The final semester for seniors (and for teachers, too) is always a challenging one to keep everyone motivated and on task. When I think of some of the activities I have created in order to keep the kids focused on their learning and not on holding down a beach chair, I wonder how effective and meaningful these projects were. This year I decided to start the semester off a little differently and a little more challenging. Rather than focusing on a question that dealt specifically with a thematic topic connecting all the pieces of literature, I challenged my students to answer the question “What’s the Point?” Under that mind blowing question, student needed to consider why we are reading the assigned texts, what relevance do they have towards their own lives, and what messages are the authors trying to send to us all? What’s the point of their final semester of the senior year of high school?
At the beginning of the semester, Lauren Lee (formerly Gaffney), told me of an assignment she was thinking of asking her students to complete. The task was to have our students write his/her own last lectures mimicked after Randy Pausch’s Last Lecture. During Pausch’s speech he reminisces about important and seemingly unimportant aspects of his life growing up and how each of these elements influenced the person he became. He ends the entire motivational speech with humor, tears, and lessons we should all take away. He didn’t write this last lecture for us, but for his kids.
Lauren and I talked about how their speech should be structured and what elements we wanted to have it contain. At first we thought the speech should be around ten minutes, but realizing how much time that would take to complete each students’ speech, we decided to narrow down the time. We decided on three parts to their speech: reflections on the past, lasting legacy to Arapahoe High School, and looking forward (what do you want in the next year, five years, ten years). Having the central question “What’s the Point?” helped focus the students on what they wanted their speech to say to the audience.
The first two segments of their speech were to be turned in at the end of each six week grading period. I commented on the written papers, and then the students met with me or my student teacher individually for one on one conferences. On a side note, one to one conferences are far more meaningful than any written feedback. After the second part of their speech was written, we discussed during their writing conference how they would bring together all three parts of their speech. What was going to be their focus or central theme? What is the lasting message they wanted the audience to have from them? We brainstormed during this session mapping out some possibilities of bringing all the parts of their written speech together into one cohesive, inspirational 5-7 minute speech- knock your socks off quality. Also, I wrote my own last lecture delivering the segments to my students for their review and feedback. Here are the first and second segments. This was really challenging to put my thoughts, ideas and writing out there for my students to not only to read, but to comment upon as well. As Karl reminds me, it is important that whatever we ask our students to do, that we are willing to do the same assignment ourselves.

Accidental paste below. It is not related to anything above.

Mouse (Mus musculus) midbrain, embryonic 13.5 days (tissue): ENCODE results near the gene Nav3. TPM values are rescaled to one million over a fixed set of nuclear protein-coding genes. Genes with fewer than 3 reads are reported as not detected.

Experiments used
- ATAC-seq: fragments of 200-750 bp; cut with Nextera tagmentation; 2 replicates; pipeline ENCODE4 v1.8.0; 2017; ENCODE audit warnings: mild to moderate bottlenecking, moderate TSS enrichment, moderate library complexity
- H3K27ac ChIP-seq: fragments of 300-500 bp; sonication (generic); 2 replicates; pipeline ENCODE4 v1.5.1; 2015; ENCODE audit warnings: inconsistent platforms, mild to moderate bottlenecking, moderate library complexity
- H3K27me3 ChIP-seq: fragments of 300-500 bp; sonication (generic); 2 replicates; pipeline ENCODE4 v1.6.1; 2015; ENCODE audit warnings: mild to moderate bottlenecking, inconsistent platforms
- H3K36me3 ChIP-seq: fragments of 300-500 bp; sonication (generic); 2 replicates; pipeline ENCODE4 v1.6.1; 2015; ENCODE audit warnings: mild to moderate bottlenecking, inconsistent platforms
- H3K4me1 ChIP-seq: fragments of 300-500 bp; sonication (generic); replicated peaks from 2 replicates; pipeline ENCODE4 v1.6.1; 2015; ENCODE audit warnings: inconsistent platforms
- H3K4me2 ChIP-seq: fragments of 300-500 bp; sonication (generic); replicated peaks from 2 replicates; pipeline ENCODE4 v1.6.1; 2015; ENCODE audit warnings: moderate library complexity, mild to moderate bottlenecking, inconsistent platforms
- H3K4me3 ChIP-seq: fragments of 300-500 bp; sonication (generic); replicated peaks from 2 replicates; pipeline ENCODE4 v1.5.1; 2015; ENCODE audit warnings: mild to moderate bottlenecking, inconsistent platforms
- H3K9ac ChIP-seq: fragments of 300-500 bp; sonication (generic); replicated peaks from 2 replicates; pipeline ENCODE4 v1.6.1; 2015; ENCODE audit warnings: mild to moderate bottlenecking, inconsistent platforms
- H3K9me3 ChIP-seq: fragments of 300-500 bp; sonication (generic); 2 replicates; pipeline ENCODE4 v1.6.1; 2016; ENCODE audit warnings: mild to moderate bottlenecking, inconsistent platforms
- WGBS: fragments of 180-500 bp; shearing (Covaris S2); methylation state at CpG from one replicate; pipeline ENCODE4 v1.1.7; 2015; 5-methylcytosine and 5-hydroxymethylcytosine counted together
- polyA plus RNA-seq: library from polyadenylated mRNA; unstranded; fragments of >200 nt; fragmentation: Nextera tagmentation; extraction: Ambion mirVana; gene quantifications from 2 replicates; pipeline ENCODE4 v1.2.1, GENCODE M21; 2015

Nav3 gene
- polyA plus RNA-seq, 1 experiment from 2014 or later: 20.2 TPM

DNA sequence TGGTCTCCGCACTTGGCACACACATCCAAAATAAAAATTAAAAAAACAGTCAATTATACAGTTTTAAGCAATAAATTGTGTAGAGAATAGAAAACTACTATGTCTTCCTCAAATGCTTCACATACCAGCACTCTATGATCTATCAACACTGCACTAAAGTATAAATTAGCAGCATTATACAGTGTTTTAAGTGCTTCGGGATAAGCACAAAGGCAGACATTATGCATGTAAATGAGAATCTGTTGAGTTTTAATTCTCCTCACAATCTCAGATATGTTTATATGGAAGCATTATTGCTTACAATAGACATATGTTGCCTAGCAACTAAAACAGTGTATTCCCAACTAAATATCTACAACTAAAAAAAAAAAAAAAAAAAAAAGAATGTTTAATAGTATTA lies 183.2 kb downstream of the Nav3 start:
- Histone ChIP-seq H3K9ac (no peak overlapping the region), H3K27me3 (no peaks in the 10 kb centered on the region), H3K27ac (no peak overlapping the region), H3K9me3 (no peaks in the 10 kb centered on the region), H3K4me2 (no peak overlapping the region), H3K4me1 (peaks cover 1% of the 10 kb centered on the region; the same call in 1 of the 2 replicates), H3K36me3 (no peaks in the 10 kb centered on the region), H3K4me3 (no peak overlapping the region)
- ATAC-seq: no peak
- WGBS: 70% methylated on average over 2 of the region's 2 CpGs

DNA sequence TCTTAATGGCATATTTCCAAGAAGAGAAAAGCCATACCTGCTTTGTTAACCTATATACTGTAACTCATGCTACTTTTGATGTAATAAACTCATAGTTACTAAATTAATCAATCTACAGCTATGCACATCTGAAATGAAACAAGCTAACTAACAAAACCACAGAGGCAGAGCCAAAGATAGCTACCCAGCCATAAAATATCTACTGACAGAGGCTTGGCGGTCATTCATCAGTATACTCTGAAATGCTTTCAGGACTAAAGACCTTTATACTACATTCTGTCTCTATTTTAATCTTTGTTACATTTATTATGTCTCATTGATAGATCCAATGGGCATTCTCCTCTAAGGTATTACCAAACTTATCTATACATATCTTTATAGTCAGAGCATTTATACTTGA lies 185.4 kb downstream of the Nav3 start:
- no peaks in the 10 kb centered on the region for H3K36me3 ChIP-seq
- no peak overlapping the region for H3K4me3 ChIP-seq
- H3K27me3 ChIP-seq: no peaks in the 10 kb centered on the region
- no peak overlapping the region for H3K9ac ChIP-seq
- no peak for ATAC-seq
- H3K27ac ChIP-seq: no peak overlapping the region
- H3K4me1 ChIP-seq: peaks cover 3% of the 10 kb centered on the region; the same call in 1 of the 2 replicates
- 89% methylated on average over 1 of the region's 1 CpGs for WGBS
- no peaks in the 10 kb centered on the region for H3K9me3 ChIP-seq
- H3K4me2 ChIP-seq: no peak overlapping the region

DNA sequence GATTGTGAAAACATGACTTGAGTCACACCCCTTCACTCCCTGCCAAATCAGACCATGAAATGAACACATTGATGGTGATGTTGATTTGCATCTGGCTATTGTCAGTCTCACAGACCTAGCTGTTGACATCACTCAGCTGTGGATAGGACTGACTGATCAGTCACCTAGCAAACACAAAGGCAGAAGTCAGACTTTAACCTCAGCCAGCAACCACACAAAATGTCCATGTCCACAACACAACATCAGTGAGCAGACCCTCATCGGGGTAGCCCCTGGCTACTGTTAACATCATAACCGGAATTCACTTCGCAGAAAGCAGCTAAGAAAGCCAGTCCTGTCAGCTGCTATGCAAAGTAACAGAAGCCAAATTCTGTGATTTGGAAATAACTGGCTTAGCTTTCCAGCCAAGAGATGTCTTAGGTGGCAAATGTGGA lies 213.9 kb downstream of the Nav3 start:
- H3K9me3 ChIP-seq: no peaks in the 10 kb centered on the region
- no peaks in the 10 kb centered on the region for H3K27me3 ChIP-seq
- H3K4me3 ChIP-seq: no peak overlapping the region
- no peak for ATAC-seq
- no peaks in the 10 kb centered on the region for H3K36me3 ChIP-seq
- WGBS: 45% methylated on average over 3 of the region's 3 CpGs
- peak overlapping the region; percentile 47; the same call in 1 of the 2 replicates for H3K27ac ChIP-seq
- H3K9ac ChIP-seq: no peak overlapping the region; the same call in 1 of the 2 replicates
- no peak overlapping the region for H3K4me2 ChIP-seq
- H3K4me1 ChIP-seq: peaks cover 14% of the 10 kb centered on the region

Before finals, students are not only going to be giving their last lecture to our class, but we are going to tape and U Stream out their speeches for their families, friends, and the world of course, to see what these wonderful talented and charismatic kids have to say. I am anxiously waiting to see how it all comes together. The students agreed to this rubric to assess their speech. Hopefully, as they have done before, the kids will rise to the challenge realizing what an incredible opportunity this is to leave a lasting impression on their peers, teachers, and world to let everyone know what is important, meaningful, and relevant to each and everyone of these kids.
If you are interested in watching the last lectures, keep an eye on The Fischbowl for times and the Ustream link. Also, there will be blog posts on our class blog to comment on each individual speech. We are asking commenters to leave feedback about the presentation and to be every careful about how they comment regarding topics the presenter discusses.
The following students have signed up for presentation dates and times: (all presentations will occur during fourth hour which meets from 10:35- 11:34 am MST).
May 15: (Juniors only)